A dilapidated fire station on Louisiana Avenue could be turned into affordable housing and a childcare center, if plans are submitted to New Orleans Redevelopment Authority Receives Final Approval
The proposal was presented Wednesday evening (July 27) during a Zoom public meeting to update the community on ongoing plans for the renovation and repurposing of the disused fire hall at 2314 Louisiana Ave.
Mid-July marked the close of NORA’s development proposal solicitation period, and organizations handmade house and Still Community Development presented their common plans for the site. Their proposal would see the former fire station renovated to become an early childhood education center on the ground floor and seven affordable rental units on the upper two floors.
“One of the requirements of the program is that any development arising from the [NORA-run] The program must create either affordable housing or economic development opportunities in the form of jobs,” said Kyle Gilmore, NORA project manager.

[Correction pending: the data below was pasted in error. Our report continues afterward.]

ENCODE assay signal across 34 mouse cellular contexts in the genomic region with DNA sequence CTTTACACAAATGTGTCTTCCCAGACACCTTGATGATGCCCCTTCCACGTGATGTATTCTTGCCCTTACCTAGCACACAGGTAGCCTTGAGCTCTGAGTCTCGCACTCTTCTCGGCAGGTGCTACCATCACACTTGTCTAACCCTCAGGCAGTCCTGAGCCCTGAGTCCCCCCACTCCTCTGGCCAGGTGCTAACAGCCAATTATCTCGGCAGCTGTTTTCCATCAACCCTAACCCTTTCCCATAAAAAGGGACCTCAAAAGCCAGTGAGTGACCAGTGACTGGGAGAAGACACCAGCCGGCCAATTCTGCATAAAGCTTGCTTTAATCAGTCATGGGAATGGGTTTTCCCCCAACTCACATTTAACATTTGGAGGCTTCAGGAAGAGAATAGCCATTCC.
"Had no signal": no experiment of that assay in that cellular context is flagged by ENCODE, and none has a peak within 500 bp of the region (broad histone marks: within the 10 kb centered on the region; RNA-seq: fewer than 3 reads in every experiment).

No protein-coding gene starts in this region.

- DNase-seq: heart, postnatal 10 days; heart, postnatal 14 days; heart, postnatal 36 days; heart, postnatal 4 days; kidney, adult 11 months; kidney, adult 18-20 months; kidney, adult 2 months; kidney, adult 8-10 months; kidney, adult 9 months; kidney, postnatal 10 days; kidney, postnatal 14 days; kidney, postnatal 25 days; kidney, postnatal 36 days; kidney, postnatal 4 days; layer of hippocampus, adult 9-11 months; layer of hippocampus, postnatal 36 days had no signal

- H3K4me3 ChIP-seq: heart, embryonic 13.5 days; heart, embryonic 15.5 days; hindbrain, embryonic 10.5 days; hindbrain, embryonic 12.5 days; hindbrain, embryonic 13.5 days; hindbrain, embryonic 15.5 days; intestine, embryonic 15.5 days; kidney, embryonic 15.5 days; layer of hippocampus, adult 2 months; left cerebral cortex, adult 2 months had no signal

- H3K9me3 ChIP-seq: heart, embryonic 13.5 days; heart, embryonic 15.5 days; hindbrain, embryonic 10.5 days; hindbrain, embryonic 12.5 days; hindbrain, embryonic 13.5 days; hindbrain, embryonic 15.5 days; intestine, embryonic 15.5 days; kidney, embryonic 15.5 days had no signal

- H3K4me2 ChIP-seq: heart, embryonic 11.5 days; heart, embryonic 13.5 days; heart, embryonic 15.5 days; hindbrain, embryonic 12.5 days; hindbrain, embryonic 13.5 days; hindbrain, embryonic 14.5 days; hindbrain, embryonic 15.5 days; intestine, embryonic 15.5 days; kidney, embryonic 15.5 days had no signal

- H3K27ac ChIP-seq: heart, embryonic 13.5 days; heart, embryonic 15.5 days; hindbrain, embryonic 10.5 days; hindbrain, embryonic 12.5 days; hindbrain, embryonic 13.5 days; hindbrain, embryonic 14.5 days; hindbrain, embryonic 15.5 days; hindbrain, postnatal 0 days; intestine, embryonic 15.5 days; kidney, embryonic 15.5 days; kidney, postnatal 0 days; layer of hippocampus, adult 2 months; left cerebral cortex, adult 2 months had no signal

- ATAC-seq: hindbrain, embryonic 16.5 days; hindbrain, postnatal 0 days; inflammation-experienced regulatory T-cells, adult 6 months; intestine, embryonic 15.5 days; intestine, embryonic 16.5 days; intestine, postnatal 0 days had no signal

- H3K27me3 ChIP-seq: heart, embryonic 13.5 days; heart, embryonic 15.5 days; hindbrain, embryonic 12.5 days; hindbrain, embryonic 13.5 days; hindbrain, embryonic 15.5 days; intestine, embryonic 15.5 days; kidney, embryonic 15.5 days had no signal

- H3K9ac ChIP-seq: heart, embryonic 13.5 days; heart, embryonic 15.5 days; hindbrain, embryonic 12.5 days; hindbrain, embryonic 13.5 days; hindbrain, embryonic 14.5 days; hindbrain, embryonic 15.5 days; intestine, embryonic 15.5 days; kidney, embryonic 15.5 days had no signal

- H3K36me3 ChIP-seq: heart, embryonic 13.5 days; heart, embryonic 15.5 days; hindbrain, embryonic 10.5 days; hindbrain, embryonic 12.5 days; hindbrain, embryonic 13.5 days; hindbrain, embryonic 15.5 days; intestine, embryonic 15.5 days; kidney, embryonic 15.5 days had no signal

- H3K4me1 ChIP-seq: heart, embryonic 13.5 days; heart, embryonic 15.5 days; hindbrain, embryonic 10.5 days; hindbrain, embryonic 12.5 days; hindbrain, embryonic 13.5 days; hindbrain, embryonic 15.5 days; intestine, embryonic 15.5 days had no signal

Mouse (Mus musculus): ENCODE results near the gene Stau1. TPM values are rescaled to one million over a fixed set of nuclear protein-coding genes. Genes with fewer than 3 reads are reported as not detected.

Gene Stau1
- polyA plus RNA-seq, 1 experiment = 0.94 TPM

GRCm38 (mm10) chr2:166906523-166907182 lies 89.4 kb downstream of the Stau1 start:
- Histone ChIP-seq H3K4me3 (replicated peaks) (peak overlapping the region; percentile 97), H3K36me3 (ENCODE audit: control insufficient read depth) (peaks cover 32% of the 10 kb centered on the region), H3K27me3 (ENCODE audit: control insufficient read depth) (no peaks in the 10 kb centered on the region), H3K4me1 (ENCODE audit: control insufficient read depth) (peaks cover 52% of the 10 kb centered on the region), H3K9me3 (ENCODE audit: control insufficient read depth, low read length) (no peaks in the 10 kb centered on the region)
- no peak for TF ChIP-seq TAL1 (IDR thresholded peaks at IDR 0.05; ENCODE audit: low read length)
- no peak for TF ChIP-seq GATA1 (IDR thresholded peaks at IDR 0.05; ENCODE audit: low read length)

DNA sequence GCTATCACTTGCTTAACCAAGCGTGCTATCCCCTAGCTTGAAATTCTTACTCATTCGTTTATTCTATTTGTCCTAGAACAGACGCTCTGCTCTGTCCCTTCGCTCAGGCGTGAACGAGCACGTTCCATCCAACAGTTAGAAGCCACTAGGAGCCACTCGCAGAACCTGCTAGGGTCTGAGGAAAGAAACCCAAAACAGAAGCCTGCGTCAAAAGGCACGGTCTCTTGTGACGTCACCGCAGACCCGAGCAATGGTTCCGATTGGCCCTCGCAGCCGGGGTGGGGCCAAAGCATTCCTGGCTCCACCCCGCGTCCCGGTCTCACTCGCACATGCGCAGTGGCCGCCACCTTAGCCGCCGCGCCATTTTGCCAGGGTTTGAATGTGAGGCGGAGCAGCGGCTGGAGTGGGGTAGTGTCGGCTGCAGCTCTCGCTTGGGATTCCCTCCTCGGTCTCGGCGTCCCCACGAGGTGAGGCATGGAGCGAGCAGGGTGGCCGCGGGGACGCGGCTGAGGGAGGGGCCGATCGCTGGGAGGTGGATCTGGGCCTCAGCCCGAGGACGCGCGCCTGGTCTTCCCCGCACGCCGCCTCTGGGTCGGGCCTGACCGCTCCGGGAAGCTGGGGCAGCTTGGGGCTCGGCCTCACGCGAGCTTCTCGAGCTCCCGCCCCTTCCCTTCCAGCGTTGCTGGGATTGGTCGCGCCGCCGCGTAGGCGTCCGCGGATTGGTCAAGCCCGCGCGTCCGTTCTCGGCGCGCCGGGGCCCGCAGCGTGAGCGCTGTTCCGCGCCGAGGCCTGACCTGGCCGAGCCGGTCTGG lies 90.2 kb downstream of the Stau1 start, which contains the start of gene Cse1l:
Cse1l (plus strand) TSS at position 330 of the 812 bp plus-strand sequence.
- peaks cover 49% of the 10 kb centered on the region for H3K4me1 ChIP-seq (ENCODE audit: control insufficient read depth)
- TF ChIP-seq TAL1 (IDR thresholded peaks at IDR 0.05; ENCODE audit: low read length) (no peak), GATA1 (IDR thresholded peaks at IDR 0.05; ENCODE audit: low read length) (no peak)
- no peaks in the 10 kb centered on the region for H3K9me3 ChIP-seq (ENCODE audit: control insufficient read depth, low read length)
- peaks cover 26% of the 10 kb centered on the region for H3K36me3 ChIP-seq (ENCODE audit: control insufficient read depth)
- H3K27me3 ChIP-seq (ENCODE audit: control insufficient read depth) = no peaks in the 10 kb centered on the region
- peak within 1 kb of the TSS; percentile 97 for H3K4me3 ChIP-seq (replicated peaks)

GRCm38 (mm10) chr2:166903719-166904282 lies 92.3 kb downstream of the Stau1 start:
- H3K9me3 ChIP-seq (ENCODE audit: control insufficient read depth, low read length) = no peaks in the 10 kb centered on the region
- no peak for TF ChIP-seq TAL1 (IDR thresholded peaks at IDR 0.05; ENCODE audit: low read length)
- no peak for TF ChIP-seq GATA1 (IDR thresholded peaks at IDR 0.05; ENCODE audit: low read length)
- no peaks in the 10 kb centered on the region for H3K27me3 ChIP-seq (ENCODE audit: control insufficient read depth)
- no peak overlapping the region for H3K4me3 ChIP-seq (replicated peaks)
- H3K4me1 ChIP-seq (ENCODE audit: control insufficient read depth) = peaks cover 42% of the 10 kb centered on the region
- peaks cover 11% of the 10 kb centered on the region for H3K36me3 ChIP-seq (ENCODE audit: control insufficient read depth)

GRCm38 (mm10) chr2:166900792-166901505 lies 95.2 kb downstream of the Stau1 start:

The city leases the property to NORA for a term of 99 years; NORA will then sublet it to a development partner who manages the overall building recommissioning process.
According to NORA, a prize for the sublease will be awarded on August 8 to the winning candidate for the redevelopment. Although many groups have reportedly expressed interest in the property, two organizations have applied for subletting. The proposals were then evaluated by a team of NORA and city employees.
“Three people from NORA and two from the city of New Orleans made the score, and Home by Hand got the highest score. And that’s why we asked them to come and present their plan,” Gilmore said.
Home by Hand is a local non-profit organization that develops newly built energy-efficient homes for low- and middle-income residents. He has developed over 200 homes across the city while providing financial coaching to help clients build generational wealth.
Alembic Community Development, its partner for the project, is focusing on the redevelopment
historic buildings as affordable housing, commercial spaces and community facilities. Its projects include the H3C affordable housing and community healthcare complex being built on the former Brown’s Dairy land on Oretha Castle Haley Boulevard.